U.K. Health Service to Offer Vaping Devices

Photo: UAV4

As part of a trial being led by the University of East Anglia, the U.K. National Health Service (NHS) will provide vaping devices and e-liquids to smokers coming to the emergency departments of five hospitals across the U.K. to help them quit.

Patients attending emergency departments in five hospitals in Norfolk, London, Leicester and Edinburgh will be offered a device, enough e-liquid supplies for a week and referral to local smoking cessation services alongside medical advice.

This will be followed up at one, three and six month intervals over a 30 month period to monitor success rates for those introduced to vaping compared to those only offered leaflets with details of local smoking-cessation services in the same trial.

“I welcome this trial being launched and the additional research, which will hopefully make it easier for people to quit smoking in the future,” said Norman Lamb, former health minister and former chair of the House of Commons science and technology committee.

I welcome this trial being launched and the additional research, which will hopefully make it easier for people to quit smoking in the future.

Norman Lamb, former health minister

“I am particularly keen to ensure that vaping is made available to people with mental ill health given continuing high smoking rates. It is very positive to have such a prominent trial funded by the National Institute for Health Research (NIHR) including clinical trials. I await the results with interest.”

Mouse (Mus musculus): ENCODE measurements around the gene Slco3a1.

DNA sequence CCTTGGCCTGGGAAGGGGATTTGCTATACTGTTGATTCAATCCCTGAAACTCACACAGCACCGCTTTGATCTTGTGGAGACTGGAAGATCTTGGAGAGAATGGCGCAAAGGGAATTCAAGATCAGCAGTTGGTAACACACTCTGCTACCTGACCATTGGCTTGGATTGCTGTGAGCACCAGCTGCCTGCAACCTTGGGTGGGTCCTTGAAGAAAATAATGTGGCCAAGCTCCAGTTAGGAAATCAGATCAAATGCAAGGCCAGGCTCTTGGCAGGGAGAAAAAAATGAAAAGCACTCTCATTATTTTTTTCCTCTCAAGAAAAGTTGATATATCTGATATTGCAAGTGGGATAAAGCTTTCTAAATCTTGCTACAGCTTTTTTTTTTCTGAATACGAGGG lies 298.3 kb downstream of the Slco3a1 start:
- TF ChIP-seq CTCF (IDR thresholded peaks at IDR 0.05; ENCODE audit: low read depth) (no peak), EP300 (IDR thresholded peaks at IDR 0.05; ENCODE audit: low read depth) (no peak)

The U.K. Vaping Industry Association (UKVIA) heralded the NHS’ decision as a landmark moment. “This is a hugely significant moment in the history of vaping and harm reduction,” said John Dunne, director general of the UKVIA.

“For the first time, following years of research and campaigning, we are finally at the point where the NHS looks to be fully embracing vaping and acknowledging its important role as the number one quit method.”

Dunne renewed his call to government to give vaping more opportunity to promote itself as a harm reduction alternative to smoking when it is due to review the Tobacco-Related Products Regulations in May.

“We have put forward the idea of using government-approved expert health claims on vaping products to encourage the remaining six to seven million smokers in the U.K. to switch as well as making sure that there are greater opportunities for the vaping industry to engage with smokers through marketing and advertising means, as current restrictions deter those who may have otherwise made the changeover,” he said.

“It is extremely important that hospital staff have the knowledge to advise smokers about vaping, including which devices to use, nicotine levels and flavors to opt for in order to support a successful quit.”